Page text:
for their ost; the remainder of the vou hers is then stored in appropriate pla es in the data
stru ture. For other operations the standard number of vou hers is not suÆ ient to pay for
their ost, and they are supposed to pi k up additional vou hers from data stru ture. For
this method to work, therefore, it must be shown that there are always a suÆ ient number
of vou hers to pay for ea h operation, no matter how ostly.
Let me illustrate, again, with the pw-sta k. Suppose ea h push is out tted with two
vou hers; one vou her is used to pay for the ost of the operation itself, the other an be
thought of as a vou her left with the obje t just stored (on top of the plate). The pop and
pop-while operations, on the other hand, are sent on their way with no vou hers at all!
The ost of these operations is payed for with vou hers that were left in the sta k. Namely,
ea h obje t to be popped arries with it the vou her left there by the push operation that
pla ed it on the sta k. This shows that, no matter how many obje ts are popped o by a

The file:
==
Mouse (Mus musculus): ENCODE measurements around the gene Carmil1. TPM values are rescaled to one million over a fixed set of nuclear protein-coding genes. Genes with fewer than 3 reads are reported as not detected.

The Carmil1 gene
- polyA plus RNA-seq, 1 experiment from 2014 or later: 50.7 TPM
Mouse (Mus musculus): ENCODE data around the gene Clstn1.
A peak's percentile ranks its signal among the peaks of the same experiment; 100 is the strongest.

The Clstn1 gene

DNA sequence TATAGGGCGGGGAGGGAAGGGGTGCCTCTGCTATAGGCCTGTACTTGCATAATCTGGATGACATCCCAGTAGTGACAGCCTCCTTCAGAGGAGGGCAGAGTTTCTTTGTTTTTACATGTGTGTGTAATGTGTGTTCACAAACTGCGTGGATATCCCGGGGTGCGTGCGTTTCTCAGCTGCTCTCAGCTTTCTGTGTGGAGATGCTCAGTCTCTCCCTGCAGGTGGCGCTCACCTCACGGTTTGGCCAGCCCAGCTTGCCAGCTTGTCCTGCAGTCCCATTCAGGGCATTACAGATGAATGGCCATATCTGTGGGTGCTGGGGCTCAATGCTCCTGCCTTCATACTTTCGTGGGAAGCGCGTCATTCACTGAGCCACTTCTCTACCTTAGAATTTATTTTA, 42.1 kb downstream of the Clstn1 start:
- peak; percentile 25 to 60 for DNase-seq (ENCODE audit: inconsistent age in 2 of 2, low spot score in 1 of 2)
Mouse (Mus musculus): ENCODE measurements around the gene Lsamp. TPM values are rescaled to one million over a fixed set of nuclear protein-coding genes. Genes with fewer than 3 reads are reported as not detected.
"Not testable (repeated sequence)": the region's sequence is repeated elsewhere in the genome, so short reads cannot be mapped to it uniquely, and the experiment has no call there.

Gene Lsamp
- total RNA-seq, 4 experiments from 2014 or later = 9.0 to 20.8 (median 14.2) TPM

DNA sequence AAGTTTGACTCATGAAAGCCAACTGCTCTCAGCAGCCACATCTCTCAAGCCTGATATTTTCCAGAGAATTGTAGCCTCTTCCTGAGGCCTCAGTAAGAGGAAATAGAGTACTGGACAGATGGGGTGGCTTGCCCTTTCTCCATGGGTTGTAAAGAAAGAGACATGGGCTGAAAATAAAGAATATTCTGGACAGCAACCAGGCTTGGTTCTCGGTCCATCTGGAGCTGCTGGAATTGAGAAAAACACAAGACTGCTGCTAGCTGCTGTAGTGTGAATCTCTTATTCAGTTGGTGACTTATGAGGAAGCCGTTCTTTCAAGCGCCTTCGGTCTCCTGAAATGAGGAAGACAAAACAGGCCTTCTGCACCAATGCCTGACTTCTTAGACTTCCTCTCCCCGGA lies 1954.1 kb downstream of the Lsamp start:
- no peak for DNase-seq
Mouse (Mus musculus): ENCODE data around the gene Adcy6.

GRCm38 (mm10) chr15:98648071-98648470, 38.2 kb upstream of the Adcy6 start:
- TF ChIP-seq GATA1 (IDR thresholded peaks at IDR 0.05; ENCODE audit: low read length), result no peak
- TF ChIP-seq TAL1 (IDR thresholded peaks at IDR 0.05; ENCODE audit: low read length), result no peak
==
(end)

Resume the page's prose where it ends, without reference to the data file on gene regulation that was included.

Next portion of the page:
pop(-while) operation, there are suÆ ient vou hers to pay for its ost. We have shown,
therefore, that the a tual ost of ea h operation is ompletely overed by a ombination of
the vou hers given to the operation and the ones "stored" in the sta k. Consequently the
sum of the osts of the operations does not ex eed the sum of the vou hers provided to the
sequen e. The latter is simply twi e the number of pushes, 2k, the same bound as derived
in the previous se tion.

3.5 Interlude: an appli ation to nding the onvex hull
Given a set of points P in the plane, imagine that a nail is driven (perpendi ularly) into
ea h point. Now take a rubber band, stret h it so that it surrounds all nails, and let go.